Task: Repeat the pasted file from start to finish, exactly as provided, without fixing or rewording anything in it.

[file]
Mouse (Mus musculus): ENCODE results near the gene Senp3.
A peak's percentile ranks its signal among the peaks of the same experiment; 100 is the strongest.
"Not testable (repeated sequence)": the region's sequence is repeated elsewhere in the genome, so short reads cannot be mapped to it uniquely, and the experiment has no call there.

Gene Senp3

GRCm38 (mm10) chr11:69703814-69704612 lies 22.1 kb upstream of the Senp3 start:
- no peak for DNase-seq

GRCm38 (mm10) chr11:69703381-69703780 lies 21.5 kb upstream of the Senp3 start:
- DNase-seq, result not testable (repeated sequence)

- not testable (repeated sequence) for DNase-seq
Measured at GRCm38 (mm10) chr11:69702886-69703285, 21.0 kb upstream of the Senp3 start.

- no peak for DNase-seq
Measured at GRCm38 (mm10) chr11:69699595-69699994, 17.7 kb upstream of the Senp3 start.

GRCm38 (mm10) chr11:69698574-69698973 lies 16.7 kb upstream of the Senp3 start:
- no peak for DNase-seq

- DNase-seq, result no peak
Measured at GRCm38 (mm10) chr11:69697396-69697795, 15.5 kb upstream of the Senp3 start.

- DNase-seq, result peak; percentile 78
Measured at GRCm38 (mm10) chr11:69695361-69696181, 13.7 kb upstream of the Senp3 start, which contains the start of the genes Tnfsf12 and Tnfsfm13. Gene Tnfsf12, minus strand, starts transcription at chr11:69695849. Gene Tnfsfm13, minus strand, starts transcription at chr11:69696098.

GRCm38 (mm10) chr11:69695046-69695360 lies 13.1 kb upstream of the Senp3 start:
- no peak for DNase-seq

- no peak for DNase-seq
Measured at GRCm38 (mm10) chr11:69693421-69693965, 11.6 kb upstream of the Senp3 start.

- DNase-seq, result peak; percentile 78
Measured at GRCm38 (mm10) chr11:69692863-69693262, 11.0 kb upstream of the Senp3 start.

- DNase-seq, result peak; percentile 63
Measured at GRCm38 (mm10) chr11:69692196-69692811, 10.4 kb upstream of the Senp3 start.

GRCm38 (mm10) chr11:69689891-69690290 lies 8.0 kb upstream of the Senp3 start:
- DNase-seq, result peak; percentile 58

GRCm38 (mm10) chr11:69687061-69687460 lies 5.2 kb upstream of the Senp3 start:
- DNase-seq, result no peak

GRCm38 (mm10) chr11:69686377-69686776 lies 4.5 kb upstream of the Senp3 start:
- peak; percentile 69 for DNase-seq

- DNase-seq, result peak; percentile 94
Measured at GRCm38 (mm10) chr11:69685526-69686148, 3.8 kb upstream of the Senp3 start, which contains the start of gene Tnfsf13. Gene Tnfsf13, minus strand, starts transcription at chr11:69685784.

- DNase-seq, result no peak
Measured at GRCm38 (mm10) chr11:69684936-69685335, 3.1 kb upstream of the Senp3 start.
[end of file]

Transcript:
Mouse (Mus musculus): ENCODE results near the gene Senp3.
A peak's percentile ranks its signal among the peaks of the same experiment; 100 is the strongest.
"Not testable (repeated sequence)": the region's sequence is repeated elsewhere in the genome, so short reads cannot be mapped to it uniquely, and the experiment has no call there.

Gene Senp3

GRCm38 (mm10) chr11:69703814-69704612 lies 22.1 kb upstream of the Senp3 start:
- no peak for DNase-seq

GRCm38 (mm10) chr11:69703381-69703780 lies 21.5 kb upstream of the Senp3 start:
- DNase-seq, result not testable (repeated sequence)

- not testable (repeated sequence) for DNase-seq
Measured at GRCm38 (mm10) chr11:69702886-69703285, 21.0 kb upstream of the Senp3 start.

- no peak for DNase-seq
Measured at GRCm38 (mm10) chr11:69699595-69699994, 17.7 kb upstream of the Senp3 start.

GRCm38 (mm10) chr11:69698574-69698973 lies 16.7 kb upstream of the Senp3 start:
- no peak for DNase-seq

- DNase-seq, result no peak
Measured at GRCm38 (mm10) chr11:69697396-69697795, 15.5 kb upstream of the Senp3 start.

- DNase-seq, result peak; percentile 78
Measured at GRCm38 (mm10) chr11:69695361-69696181, 13.7 kb upstream of the Senp3 start, which contains the start of the genes Tnfsf12 and Tnfsfm13. Gene Tnfsf12, minus strand, starts transcription at chr11:69695849. Gene Tnfsfm13, minus strand, starts transcription at chr11:69696098.

GRCm38 (mm10) chr11:69695046-69695360 lies 13.1 kb upstream of the Senp3 start:
- no peak for DNase-seq

- no peak for DNase-seq
Measured at GRCm38 (mm10) chr11:69693421-69693965, 11.6 kb upstream of the Senp3 start.

- DNase-seq, result peak; percentile 78
Measured at GRCm38 (mm10) chr11:69692863-69693262, 11.0 kb upstream of the Senp3 start.

- DNase-seq, result peak; percentile 63
Measured at GRCm38 (mm10) chr11:69692196-69692811, 10.4 kb upstream of the Senp3 start.

GRCm38 (mm10) chr11:69689891-69690290 lies 8.0 kb upstream of the Senp3 start:
- DNase-seq, result peak; percentile 58

GRCm38 (mm10) chr11:69687061-69687460 lies 5.2 kb upstream of the Senp3 start:
- DNase-seq, result no peak

GRCm38 (mm10) chr11:69686377-69686776 lies 4.5 kb upstream of the Senp3 start:
- peak; percentile 69 for DNase-seq

- DNase-seq, result peak; percentile 94
Measured at GRCm38 (mm10) chr11:69685526-69686148, 3.8 kb upstream of the Senp3 start, which contains the start of gene Tnfsf13. Gene Tnfsf13, minus strand, starts transcription at chr11:69685784.

- DNase-seq, result no peak
Measured at GRCm38 (mm10) chr11:69684936-69685335, 3.1 kb upstream of the Senp3 start.